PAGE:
The future looks bright for one of the South Pennines most dramatic, picturesque and protected valleys.
Landowners, farmers and gamekeepers in the Goyt Valley, between Macclesfield and Buxton, have launched an ambitious conservation programme to improve habitats and water quality.
The ten-year plan includes restoring 1,000 hectares of peatland, which should also reduce the risk of moorland fires and flooding.
Ross Evans, of major landowner United Utilities, which secured funds for the scheme from the Rural Payments Agency, said re-wetting upland blanket bog would slow rain flowing down hillsides which would be better for habitats, rivers and water quality.
The dramatic upland landscape of the Goyt Valley is part of the Peak District National Park and also a site of special scientific interest because of habitats including blanket bog and dry heath, and nationally important breeding populations of upland birds like merlin, golden plover and short-eared owl.
“By managing land differently, we will improve the favourability of the SSSI, restore up to 1000 hectares of peat, improve water quality in the locality, promote flood mitigation and reduce the risk of moorland fires,” he said.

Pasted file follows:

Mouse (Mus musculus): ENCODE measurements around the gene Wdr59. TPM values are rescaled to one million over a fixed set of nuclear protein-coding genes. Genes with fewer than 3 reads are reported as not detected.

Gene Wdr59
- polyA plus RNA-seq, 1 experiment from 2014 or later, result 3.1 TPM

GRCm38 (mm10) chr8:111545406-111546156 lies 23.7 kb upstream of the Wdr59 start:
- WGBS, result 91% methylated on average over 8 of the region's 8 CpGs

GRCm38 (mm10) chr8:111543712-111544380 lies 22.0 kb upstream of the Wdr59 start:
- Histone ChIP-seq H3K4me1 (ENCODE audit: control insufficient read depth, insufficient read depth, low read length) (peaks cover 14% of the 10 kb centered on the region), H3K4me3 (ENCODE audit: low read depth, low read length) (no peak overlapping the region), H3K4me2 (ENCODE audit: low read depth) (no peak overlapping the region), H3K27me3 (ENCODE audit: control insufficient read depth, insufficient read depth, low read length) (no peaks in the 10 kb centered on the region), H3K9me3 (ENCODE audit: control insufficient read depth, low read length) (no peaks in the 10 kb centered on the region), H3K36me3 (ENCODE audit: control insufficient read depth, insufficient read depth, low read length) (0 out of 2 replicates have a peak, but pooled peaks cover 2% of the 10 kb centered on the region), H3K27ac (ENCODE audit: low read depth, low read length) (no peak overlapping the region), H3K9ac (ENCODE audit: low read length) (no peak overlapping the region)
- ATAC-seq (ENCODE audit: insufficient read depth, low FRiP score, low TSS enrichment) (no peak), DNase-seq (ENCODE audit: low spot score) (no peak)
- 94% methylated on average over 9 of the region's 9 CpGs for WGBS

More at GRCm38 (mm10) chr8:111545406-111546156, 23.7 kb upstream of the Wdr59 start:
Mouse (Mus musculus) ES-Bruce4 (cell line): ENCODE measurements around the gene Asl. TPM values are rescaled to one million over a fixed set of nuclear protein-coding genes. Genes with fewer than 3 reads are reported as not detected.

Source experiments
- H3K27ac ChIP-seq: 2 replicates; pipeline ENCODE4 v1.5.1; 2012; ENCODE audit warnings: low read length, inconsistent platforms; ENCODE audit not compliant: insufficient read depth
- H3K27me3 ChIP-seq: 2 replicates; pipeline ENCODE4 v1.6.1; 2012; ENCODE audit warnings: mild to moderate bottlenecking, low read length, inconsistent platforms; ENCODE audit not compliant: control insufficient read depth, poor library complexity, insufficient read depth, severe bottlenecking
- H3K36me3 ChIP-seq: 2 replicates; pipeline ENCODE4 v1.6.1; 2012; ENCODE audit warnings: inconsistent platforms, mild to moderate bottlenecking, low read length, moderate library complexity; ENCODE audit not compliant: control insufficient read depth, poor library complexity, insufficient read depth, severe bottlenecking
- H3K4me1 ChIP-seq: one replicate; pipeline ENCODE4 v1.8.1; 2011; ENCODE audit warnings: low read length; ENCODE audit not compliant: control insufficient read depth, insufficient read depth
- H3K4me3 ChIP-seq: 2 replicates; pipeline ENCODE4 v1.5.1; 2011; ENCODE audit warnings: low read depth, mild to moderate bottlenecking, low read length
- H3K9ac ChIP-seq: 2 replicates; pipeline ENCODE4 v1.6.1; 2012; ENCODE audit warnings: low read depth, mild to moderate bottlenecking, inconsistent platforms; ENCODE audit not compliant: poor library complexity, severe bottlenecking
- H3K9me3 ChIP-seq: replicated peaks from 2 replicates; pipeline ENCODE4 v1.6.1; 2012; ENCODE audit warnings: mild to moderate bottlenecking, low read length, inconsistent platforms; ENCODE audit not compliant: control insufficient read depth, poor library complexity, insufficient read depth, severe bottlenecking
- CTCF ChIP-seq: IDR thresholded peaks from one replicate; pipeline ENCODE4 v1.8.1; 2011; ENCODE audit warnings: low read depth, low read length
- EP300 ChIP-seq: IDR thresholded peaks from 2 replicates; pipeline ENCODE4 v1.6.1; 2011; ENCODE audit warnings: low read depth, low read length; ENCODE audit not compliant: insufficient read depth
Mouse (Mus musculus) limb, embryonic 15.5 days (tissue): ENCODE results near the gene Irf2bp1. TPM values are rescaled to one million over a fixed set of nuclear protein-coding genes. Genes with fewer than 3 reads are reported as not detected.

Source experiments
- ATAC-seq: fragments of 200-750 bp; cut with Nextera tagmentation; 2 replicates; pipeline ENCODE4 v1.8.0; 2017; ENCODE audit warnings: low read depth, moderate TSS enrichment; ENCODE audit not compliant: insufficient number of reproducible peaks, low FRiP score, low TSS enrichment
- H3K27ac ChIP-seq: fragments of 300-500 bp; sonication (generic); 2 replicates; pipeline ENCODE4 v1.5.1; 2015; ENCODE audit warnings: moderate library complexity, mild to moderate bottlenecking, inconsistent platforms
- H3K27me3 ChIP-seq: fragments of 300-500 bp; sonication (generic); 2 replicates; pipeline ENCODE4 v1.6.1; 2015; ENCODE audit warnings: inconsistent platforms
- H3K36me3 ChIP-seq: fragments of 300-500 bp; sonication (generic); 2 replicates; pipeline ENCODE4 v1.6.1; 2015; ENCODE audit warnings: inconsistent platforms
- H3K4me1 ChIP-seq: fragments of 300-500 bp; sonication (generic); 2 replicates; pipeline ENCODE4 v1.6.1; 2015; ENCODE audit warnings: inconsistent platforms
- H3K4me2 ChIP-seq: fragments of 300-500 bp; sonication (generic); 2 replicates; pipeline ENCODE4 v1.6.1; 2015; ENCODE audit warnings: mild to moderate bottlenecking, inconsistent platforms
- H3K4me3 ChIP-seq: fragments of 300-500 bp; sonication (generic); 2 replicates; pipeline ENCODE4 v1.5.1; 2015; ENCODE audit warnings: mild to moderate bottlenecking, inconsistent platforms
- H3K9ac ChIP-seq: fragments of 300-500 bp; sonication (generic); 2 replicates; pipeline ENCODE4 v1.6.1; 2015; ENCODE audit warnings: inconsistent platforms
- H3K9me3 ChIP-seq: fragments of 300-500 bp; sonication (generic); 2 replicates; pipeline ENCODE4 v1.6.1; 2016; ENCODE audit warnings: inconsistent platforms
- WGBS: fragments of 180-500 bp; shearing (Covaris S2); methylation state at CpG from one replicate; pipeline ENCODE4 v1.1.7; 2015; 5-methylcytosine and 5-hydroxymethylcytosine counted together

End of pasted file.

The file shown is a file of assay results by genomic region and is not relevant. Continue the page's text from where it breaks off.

“Most of the hard work will take place in the first few years including fencing to promote sustainable livestock grazing, installing blocks into grips and gullies to improve the water table, and planting large areas of sphagnum moss so that the ground absorbs water and stays wet.
“This has benefits not just for biodiversity and carbon storage, it also improves the quality of water in our two Goyt Valley reservoirs, Errwood and Fernilee, which supply drinking water to people in Macclesfield and Stockport.”
“The scheme is a true partnership project with farm and shoot tenants, local authorities and Natural England coming together to deliver multiple and wide ranging benefits, including making it more accessible to the public and school groups who can learn about its fascinating history.
“The Goyt Valley was once a thriving coal mining area and a lot of mining archaeology is still there in the landscape” added Ross. “Working together, we’ll be taking steps to conserve these features and providing new access furniture and interpretation boards to help people get even more from their visit to this spectacular area. One of the tenant farmers will also be developing school educational visits.”
A spokesperson for Natural England said: “In conjunction with the Leek Moors, the Goyt Valley SSSI is of international importance for its upland habitats such as blanket bog, as well as the community of upland breeding birds they support. This Countryside Stewardship agreement builds on many years of conservation efforts on the two sites. Habitat restoration work across significant areas of blanket bog will be carried out through the scheme, helping to improve the long-term health and condition of these important peatlands.”